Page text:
Diagonal lines suggest movement and action. Diagonal lines can be positioned anywhere between horizontal and vertical. This makes them very expressive and the least stable of all the line positions.
Smooth lines are clean, calming and restful. Depending on their context, they can convey confidence, fluidity or ease.
Jagged and zig-zagging lines are filled with tension. These dynamic lines change direction quickly, communicate erratic movement, and irregularity. They can suggest excitement or anxiety, confusion or danger.
The psychology of colors
Color contributes the strongest emotional trigger in your logo design repertoire because colors are strongly linked to emotions in the human psyche. Whether our interpretation of colors is hardwired into our brains or is due to cultural influence — or a combination of the two — there is a generally accepted language of color.
It’s also important to bear in mind that how you mix your colors in a single design also has psychological implications for your viewers. For instance:
- A multitude of bright colors appears youthful, childlike, or full of energy.
- Black and white is a classically elegant combination that implies maturity and sophistication.
- Monochromatic schemes allow you to embrace more vibrant colors while maintaining a softer, more unified feel.
- Combining neutrals with an accent color allows you to take advantage of the emotional influence of a strong, bright color without the childlike implications.
Choose your colors wisely to elicit appropriate brand-appropriate emotions. Your color choices should always embody the personality of the brand.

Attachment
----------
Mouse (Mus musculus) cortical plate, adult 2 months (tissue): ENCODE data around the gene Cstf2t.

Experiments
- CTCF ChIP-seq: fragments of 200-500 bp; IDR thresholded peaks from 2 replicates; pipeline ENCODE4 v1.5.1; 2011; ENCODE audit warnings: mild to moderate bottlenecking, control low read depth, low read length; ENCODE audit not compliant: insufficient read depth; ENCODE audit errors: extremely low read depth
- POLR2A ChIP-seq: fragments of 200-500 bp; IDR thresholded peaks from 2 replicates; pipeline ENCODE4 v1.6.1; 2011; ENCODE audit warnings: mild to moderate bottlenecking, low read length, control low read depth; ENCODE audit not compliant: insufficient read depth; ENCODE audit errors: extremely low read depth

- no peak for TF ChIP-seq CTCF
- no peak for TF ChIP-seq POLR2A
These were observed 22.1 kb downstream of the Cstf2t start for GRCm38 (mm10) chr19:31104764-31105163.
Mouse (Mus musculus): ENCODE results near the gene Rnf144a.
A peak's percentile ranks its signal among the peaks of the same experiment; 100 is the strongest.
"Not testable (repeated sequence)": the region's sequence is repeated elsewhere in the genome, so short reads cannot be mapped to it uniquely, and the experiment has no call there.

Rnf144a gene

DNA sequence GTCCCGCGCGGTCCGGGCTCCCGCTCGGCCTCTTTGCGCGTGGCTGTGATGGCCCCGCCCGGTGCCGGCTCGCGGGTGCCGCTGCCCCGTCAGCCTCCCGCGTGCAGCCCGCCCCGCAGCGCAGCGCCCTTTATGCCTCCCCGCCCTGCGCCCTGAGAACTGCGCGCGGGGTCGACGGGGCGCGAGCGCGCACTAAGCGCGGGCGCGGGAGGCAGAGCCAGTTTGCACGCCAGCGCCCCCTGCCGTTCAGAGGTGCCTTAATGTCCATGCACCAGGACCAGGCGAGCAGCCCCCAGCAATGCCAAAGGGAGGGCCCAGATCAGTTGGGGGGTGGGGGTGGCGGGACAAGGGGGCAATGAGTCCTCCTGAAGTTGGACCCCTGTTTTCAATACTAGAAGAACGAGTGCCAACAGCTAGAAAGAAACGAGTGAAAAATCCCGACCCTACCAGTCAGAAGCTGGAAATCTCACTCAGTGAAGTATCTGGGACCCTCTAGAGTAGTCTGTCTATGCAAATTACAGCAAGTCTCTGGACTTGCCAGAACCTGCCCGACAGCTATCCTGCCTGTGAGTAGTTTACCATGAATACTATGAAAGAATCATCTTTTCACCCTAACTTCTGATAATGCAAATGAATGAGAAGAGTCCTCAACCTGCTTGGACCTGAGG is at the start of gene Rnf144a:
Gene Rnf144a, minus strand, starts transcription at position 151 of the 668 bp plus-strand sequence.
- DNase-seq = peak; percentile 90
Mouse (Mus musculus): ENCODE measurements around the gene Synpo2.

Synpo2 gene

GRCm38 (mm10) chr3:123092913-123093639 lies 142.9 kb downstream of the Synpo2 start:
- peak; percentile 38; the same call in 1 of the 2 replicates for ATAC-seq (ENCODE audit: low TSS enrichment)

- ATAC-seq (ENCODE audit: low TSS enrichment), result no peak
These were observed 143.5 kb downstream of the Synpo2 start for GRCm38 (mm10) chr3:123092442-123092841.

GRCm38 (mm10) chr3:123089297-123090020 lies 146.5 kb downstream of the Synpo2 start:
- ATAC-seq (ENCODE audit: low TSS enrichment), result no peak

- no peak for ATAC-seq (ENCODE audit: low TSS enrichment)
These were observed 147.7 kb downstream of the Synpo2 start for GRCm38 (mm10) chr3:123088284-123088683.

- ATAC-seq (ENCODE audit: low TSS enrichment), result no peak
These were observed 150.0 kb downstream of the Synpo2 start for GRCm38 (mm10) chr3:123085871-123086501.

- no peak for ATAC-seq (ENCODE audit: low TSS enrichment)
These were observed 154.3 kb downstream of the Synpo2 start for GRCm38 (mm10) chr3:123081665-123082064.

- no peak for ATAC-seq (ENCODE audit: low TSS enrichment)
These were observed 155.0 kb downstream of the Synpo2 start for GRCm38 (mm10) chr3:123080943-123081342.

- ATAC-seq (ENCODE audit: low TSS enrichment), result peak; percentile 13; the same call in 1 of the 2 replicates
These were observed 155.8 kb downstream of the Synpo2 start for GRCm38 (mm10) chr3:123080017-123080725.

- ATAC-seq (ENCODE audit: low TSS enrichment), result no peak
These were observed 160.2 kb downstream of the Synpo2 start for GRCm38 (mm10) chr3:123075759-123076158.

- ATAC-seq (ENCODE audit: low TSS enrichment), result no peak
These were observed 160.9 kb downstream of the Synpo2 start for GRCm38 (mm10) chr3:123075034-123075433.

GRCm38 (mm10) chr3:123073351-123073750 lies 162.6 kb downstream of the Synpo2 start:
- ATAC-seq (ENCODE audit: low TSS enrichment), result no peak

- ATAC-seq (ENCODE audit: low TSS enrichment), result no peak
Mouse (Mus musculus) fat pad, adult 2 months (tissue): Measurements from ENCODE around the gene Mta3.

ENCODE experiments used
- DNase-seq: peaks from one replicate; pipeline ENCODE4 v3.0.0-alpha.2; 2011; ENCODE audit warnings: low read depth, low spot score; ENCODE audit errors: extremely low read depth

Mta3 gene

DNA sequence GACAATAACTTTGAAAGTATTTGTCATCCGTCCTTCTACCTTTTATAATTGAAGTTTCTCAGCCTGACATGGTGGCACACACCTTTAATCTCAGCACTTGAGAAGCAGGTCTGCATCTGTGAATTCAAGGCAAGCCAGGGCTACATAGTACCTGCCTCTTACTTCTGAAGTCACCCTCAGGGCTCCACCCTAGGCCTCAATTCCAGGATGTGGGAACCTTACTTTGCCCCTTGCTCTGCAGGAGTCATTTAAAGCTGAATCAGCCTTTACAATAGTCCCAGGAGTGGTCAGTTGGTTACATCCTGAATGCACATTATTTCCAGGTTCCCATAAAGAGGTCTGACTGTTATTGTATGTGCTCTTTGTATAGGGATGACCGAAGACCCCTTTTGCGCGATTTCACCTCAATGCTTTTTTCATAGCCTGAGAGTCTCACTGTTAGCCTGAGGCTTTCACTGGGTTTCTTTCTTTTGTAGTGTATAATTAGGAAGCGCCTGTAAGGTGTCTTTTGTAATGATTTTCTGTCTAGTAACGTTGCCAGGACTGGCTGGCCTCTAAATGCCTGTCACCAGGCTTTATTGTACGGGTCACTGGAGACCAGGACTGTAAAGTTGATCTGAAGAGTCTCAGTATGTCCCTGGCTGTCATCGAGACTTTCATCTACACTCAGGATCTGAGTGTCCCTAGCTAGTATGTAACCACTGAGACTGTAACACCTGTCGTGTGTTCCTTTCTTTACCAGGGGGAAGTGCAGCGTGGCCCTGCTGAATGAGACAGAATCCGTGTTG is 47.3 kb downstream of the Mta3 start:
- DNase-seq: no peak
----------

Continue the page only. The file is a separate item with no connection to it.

The psychology of composition
Fonts, shapes, lines, and colors are the building blocks for a great logo design. But don’t forget that how you compose those elements also impacts how the logo is perceived and the message it sends. Here are some important considerations to think through when you choose a logo design:
Size denotes importance. The larger an object is the more focus it draws and the more important it seems.
Western audiences read from left to right. So, things appearing on the left side of the logo will be viewed first and perceived as the most important.
Loosely spaced items surrounded by negative space look more restful than items that are closely spaced. If you choose to emphasize negative space, be careful not to leave too much or the logo may lack coherence.
Scattered or irregular placement suggests playfulness, chaos or rebellion, while orderly, symmetrical arrangements communicate formality, stability, and conformity.
Layering items together creates visual relationships, so be mindful of how you combine shapes and lines.
Overall, every detail of your company’s logo will influence people who see that logo. You can communicate a lot — and do it efficiently and effectively — if you understand your brand and make informed, thoughtful choices regarding fonts, colors, shapes, lines and composition.